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British Industrial History

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Difference between revisions of "Royal School of Mines"

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[[Image:im1922IM-SchMines.jpg|thumb| 1922. ]]
 
[[Image:im1922IM-SchMines.jpg|thumb| 1922. ]]
  
The Royal School of Mines was established in 1851, as the Government School of Mines and Science Applied to the Arts.  
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The Royal School of Mines was established in 1851, as the '''Government School of Mines and Science Applied to the Arts'''.  
  
The School developed from the Museum of Economic Geology, a collection of minerals, maps and mining equipment made by Sir [[Henry de la Beche]], and opened in 1841. The Museum also provided some student places for the study of mineralogy and metallurgy. Sir Henry was the director of the [[Geological Survey and Museum|Geological Survey of Great Britain]]; when the collections outgrew the premises, the Museum and the Survey were placed on an official footing, with Government assistance.
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1841 The Museum of Economic Geology, a collection of minerals, maps and mining equipment made by Sir [[Henry de la Beche]], opened in 1841. The Museum also provided some student places for the study of mineralogy and metallurgy. Sir Henry was the director of the [[Geological Survey and Museum|Geological Survey of Great Britain]]; when the collections outgrew the premises, the Museum and the Survey were placed on an official footing, with Government assistance.
  
The Museum of Practical Geology and the Government School of Mines applied to the Arts opened in a purpose-designed building in Jermyn Street in 1851. The officers of the [[Geological Survey and Museum|Geological Survey]] became the lecturers and professors of the School of Mines.  
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1851 The '''Museum of Practical Geology''' and the '''Government School of Mines and Science applied to the Arts''' opened in a purpose-designed building in Jermyn Street. The officers of the [[Geological Survey and Museum|Geological Survey]] became the lecturers and professors of the School of Mines.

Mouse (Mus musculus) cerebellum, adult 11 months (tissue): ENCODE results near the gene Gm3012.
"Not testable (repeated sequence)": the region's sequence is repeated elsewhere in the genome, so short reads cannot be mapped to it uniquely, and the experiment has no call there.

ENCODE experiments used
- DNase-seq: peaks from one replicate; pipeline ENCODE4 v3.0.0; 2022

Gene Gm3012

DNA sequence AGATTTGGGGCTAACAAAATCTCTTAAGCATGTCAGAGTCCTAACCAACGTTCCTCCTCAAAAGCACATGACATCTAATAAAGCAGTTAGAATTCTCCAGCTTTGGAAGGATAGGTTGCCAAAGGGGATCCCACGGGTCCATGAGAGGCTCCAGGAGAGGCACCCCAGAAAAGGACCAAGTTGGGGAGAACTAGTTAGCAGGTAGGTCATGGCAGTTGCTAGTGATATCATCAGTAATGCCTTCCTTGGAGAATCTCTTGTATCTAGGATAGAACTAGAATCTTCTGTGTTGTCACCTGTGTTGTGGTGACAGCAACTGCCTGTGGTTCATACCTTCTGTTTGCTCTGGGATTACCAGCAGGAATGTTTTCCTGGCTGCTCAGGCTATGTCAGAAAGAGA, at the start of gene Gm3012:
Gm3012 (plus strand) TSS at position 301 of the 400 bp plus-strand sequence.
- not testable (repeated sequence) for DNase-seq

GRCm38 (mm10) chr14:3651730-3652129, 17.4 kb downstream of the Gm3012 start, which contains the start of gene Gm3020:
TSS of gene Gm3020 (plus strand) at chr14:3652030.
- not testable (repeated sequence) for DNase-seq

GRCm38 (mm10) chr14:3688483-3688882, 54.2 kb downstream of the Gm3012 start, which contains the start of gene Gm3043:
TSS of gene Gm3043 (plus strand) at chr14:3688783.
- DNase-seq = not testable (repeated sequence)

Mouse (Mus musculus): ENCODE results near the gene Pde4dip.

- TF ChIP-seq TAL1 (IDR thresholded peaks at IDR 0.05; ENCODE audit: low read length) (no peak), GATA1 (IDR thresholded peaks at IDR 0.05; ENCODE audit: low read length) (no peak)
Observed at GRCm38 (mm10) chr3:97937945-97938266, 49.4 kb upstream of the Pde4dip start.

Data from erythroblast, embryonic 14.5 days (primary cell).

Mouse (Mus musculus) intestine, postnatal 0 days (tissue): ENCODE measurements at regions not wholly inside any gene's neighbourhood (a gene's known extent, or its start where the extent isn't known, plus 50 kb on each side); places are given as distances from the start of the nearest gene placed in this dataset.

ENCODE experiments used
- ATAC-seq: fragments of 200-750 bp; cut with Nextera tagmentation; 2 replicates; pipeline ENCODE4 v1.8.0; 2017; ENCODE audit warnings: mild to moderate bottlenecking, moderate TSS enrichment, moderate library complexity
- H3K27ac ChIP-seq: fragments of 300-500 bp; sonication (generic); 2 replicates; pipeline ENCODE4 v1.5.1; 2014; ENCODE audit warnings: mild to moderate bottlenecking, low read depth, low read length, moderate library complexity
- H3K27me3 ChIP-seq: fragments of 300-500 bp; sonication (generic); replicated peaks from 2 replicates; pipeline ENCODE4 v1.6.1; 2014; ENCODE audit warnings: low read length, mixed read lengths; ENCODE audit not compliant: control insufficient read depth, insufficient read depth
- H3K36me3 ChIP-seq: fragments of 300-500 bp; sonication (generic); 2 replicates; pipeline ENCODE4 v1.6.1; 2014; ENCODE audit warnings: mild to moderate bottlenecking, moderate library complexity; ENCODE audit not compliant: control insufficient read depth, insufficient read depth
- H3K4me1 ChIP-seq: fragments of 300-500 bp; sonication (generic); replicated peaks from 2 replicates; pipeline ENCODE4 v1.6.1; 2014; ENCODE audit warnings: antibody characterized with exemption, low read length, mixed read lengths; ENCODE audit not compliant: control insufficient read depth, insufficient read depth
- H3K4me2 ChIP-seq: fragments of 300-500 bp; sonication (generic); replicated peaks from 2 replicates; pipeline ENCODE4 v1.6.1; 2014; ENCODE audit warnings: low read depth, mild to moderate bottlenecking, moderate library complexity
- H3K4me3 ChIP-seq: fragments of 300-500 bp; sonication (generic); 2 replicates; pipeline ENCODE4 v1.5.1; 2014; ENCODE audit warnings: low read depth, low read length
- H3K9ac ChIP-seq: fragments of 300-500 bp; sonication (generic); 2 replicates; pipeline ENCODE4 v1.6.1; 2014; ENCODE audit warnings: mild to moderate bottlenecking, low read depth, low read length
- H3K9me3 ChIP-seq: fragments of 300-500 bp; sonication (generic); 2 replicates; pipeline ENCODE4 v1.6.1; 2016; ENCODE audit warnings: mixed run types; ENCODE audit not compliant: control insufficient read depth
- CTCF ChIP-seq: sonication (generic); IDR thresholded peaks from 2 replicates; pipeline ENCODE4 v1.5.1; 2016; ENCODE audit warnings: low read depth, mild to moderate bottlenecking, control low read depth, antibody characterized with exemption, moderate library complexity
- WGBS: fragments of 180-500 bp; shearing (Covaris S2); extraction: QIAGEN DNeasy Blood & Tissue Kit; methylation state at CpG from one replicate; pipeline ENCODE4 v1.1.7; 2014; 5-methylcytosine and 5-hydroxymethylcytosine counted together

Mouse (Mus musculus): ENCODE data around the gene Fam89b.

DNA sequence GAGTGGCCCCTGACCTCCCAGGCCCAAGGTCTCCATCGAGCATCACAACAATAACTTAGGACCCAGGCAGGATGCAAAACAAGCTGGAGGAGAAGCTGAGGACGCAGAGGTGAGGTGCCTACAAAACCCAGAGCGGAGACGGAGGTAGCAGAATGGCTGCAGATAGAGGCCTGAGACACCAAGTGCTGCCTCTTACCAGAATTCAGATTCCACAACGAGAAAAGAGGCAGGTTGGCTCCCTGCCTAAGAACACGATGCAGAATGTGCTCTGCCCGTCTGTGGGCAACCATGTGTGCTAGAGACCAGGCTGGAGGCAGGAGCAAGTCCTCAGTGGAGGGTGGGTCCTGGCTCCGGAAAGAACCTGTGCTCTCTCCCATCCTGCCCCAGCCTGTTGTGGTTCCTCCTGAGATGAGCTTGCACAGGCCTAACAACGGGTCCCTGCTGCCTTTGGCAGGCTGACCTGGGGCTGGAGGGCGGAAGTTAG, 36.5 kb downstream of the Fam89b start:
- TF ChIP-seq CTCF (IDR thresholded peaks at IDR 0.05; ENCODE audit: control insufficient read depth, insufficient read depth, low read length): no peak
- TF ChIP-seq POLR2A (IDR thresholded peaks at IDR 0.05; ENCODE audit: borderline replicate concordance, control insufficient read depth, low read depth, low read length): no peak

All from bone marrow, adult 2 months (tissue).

1853 The [[Royal College of Chemistry]] was merged into it.  
 
1853 The [[Royal College of Chemistry]] was merged into it.  
  
The name was changed in 1863 to the '''Royal School of Mines''', and was moved to South Kensington in 1872, leaving the Museum of Practical Geology behind in Jermyn Street.
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1863 The name was changed to the '''Royal School of Mines'''
  
In 1907, the RSM was incorporated into [[Imperial College of Science and Technology]], but remains a "Constituent College" of Imperial. The last Dean of the Royal School of Mines was Professor John Monhemius before the position was removed.
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1872 The school was moved to South Kensington, leaving the Museum of Practical Geology in Jermyn Street.
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1907 the RSM was incorporated into [[Imperial College of Science and Technology]], but remains a "Constituent College" of Imperial. The last Dean of the Royal School of Mines was Professor John Monhemius before the position was removed.
  
 
Today, the RSM no longer exists as an academic entity. The RSM is both the building in which the departments are housed, and the student body that organises social events, sports teams, clubs and societies for students within those departments.
 
Today, the RSM no longer exists as an academic entity. The RSM is both the building in which the departments are housed, and the student body that organises social events, sports teams, clubs and societies for students within those departments.

Latest revision as of 08:45, 13 November 2020

February 1872.
1912. The Bessemer Laboratory.
1912.
1922.

The Royal School of Mines was established in 1851, as the Government School of Mines and Science Applied to the Arts.

1841 The Museum of Economic Geology, a collection of minerals, maps and mining equipment made by Sir Henry de la Beche, opened in 1841. The Museum also provided some student places for the study of mineralogy and metallurgy. Sir Henry was the director of the Geological Survey of Great Britain; when the collections outgrew the premises, the Museum and the Survey were placed on an official footing, with Government assistance.

1851 The Museum of Practical Geology and the Government School of Mines and Science applied to the Arts opened in a purpose-designed building in Jermyn Street. The officers of the Geological Survey became the lecturers and professors of the School of Mines.

1853 The Royal College of Chemistry was merged into it.

1863 The name was changed to the Royal School of Mines

1872 The school was moved to South Kensington, leaving the Museum of Practical Geology in Jermyn Street.

1907 the RSM was incorporated into Imperial College of Science and Technology, but remains a "Constituent College" of Imperial. The last Dean of the Royal School of Mines was Professor John Monhemius before the position was removed.

Today, the RSM no longer exists as an academic entity. The RSM is both the building in which the departments are housed, and the student body that organises social events, sports teams, clubs and societies for students within those departments.

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